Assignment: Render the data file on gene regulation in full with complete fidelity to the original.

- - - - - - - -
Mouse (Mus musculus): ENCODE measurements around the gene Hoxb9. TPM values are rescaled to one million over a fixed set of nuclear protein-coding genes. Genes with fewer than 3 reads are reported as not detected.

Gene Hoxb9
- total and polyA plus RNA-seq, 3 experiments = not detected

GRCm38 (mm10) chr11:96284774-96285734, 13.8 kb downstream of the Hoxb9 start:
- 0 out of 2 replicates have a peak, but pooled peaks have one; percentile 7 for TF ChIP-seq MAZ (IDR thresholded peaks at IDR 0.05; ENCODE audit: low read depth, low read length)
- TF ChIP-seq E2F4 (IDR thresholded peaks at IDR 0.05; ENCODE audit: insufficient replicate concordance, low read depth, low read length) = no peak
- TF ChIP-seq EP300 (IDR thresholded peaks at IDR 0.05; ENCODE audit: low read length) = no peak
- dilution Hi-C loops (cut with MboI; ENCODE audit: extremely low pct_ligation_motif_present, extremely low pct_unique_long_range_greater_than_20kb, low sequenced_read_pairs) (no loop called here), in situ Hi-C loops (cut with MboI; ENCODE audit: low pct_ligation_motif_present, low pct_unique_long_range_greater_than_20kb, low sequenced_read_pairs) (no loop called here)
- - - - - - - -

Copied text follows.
Mouse (Mus musculus): ENCODE measurements around the gene Hoxb9. TPM values are rescaled to one million over a fixed set of nuclear protein-coding genes. Genes with fewer than 3 reads are reported as not detected.

Gene Hoxb9
- total and polyA plus RNA-seq, 3 experiments = not detected

GRCm38 (mm10) chr11:96284774-96285734, 13.8 kb downstream of the Hoxb9 start:
- 0 out of 2 replicates have a peak, but pooled peaks have one; percentile 7 for TF ChIP-seq MAZ (IDR thresholded peaks at IDR 0.05; ENCODE audit: low read depth, low read length)
- TF ChIP-seq E2F4 (IDR thresholded peaks at IDR 0.05; ENCODE audit: insufficient replicate concordance, low read depth, low read length) = no peak
- TF ChIP-seq EP300 (IDR thresholded peaks at IDR 0.05; ENCODE audit: low read length) = no peak
- dilution Hi-C loops (cut with MboI; ENCODE audit: extremely low pct_ligation_motif_present, extremely low pct_unique_long_range_greater_than_20kb, low sequenced_read_pairs) (no loop called here), in situ Hi-C loops (cut with MboI; ENCODE audit: low pct_ligation_motif_present, low pct_unique_long_range_greater_than_20kb, low sequenced_read_pairs) (no loop called here)